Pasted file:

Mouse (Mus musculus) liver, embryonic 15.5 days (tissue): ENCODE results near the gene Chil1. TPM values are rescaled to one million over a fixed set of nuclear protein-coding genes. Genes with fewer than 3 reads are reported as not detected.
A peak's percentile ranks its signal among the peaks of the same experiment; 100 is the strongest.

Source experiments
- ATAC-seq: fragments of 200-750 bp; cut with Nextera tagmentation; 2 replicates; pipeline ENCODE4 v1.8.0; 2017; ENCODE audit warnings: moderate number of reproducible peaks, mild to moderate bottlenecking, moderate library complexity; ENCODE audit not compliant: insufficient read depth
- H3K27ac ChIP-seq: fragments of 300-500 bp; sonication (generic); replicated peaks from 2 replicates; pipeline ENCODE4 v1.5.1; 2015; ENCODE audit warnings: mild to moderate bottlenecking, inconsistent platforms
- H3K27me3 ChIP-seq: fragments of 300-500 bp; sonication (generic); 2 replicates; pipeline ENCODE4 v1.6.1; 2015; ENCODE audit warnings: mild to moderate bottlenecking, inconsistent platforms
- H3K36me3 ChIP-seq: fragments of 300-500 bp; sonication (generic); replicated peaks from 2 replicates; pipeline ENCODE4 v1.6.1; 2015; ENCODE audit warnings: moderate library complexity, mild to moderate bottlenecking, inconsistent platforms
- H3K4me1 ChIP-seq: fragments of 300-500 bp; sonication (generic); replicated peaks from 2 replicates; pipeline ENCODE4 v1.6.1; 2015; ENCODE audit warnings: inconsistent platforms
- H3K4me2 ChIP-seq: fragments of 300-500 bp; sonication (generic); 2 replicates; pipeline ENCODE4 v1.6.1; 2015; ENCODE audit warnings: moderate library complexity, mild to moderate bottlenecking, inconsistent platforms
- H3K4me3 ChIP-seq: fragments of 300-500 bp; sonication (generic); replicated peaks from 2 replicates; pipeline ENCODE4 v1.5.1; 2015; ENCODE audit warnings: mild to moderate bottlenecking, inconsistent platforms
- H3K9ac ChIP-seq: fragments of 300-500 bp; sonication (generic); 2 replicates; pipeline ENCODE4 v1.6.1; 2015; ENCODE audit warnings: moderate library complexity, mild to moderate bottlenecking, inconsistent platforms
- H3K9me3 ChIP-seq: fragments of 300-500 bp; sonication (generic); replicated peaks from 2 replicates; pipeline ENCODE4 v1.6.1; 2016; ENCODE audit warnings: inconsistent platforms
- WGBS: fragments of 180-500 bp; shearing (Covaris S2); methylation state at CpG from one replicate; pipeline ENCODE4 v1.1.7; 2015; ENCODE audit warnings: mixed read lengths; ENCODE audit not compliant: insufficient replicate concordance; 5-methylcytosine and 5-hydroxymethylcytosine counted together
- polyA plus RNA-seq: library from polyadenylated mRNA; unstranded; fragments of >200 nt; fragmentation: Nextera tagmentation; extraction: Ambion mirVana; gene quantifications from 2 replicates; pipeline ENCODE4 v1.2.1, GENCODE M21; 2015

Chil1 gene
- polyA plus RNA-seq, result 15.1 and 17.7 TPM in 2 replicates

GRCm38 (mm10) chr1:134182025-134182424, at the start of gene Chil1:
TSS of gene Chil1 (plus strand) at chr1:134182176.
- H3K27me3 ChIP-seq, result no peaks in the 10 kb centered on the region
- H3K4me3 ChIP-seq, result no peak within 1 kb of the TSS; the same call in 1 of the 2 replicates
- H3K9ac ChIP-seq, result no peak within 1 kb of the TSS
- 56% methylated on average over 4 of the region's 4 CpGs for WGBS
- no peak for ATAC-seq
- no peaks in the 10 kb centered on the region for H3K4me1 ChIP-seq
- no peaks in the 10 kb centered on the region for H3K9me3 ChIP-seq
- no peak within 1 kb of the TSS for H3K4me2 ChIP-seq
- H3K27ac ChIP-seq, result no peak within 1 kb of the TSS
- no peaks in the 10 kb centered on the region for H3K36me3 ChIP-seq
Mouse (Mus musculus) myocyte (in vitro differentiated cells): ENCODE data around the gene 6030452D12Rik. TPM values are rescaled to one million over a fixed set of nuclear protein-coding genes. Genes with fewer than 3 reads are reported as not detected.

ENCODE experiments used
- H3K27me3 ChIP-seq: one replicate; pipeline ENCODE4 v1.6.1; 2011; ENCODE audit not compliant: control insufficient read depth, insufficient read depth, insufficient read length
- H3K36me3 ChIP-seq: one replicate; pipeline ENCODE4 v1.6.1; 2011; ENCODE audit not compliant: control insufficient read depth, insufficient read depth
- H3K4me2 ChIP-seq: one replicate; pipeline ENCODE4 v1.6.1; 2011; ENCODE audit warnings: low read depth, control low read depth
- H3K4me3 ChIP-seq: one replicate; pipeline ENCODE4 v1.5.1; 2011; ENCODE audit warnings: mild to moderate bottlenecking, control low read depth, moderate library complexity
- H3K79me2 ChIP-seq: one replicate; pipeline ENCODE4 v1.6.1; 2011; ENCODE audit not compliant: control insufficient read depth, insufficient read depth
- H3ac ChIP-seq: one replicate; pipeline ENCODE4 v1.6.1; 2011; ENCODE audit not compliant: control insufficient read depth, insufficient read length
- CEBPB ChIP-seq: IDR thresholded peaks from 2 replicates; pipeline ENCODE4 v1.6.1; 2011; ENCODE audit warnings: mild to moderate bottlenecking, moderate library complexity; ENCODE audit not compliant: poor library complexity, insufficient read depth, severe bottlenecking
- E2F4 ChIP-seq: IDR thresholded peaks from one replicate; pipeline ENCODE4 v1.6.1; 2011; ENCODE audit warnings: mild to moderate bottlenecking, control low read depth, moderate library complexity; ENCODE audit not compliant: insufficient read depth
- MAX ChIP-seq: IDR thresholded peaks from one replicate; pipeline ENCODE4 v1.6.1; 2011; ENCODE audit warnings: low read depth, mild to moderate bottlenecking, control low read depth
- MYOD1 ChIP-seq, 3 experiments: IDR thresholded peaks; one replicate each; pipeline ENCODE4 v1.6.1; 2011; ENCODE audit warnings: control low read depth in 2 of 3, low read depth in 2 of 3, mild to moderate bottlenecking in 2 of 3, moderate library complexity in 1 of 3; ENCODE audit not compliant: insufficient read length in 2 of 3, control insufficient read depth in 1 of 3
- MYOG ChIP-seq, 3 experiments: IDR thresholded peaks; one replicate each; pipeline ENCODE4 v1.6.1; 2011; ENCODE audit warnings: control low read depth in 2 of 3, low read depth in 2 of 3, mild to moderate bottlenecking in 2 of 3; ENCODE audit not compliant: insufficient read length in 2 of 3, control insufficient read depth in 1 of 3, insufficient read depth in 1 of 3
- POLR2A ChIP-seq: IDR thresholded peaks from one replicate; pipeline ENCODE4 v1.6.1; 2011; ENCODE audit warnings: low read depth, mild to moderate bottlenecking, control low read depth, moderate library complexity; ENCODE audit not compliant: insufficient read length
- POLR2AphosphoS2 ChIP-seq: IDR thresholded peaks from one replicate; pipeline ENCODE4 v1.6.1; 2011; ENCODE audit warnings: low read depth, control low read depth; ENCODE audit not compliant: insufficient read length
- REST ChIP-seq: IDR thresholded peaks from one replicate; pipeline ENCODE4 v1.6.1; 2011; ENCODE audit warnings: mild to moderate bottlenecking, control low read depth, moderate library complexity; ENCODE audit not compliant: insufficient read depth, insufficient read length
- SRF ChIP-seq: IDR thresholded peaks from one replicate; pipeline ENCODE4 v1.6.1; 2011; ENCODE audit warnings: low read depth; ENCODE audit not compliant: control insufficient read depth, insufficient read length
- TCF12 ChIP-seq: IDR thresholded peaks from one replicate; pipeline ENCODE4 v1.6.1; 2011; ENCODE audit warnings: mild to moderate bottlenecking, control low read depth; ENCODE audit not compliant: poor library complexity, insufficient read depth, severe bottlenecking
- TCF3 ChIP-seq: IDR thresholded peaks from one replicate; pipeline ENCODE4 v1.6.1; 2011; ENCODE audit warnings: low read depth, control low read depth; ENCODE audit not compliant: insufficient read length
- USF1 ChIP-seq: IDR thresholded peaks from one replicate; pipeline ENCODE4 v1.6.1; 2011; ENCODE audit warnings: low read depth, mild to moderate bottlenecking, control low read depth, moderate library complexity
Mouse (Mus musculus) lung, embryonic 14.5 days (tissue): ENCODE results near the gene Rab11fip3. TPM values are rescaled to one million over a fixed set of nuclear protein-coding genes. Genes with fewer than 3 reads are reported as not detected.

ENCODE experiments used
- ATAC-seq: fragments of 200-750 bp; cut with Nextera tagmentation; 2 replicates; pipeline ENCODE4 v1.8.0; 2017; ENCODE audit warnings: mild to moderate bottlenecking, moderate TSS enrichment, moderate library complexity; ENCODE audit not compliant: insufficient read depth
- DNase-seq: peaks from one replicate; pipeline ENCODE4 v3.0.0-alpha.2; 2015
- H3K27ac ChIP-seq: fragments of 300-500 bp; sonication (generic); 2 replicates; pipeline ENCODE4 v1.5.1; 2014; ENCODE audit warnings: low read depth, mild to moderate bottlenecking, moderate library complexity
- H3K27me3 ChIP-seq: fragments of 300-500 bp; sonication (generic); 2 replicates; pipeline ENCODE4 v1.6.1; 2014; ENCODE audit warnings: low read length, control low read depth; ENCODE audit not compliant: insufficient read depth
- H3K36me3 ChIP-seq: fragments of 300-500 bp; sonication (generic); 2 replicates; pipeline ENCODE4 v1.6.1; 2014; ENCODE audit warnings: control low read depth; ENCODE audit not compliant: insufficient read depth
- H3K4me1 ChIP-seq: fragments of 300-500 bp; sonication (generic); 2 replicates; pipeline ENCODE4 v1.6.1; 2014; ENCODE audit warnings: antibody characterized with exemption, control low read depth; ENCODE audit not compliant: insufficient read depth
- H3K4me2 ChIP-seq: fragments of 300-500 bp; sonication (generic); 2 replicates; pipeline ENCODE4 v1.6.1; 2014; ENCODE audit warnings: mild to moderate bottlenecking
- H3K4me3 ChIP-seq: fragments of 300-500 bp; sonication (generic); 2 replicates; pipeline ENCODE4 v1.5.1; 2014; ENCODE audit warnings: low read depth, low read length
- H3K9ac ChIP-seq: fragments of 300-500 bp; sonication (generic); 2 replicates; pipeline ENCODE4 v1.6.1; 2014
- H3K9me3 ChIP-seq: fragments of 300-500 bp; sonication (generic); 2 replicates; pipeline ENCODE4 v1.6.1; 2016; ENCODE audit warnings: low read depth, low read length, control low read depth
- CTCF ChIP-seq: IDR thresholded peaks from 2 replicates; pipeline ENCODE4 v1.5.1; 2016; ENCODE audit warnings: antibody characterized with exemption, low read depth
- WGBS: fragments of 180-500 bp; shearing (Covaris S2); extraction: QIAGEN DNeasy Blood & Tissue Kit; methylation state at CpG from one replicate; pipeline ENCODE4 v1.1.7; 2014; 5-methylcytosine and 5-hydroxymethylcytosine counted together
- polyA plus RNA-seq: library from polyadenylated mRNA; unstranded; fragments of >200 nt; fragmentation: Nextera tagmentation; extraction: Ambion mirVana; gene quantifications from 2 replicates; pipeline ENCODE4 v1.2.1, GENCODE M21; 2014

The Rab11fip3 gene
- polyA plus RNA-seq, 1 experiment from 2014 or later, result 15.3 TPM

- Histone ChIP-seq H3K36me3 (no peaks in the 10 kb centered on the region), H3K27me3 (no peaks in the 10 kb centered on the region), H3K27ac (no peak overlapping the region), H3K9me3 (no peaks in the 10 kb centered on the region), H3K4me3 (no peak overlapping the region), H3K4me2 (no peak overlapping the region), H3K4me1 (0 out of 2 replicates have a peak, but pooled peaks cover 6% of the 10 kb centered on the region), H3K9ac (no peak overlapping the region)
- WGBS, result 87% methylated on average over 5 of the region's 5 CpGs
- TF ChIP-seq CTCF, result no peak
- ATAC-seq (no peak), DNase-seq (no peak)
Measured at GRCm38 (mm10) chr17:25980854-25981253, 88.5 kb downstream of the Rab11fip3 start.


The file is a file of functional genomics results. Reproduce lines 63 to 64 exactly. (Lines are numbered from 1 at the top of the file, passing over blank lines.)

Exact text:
- polyA plus RNA-seq: library from polyadenylated mRNA; unstranded; fragments of >200 nt; fragmentation: Nextera tagmentation; extraction: Ambion mirVana; gene quantifications from 2 replicates; pipeline ENCODE4 v1.2.1, GENCODE M21; 2014

The Rab11fip3 gene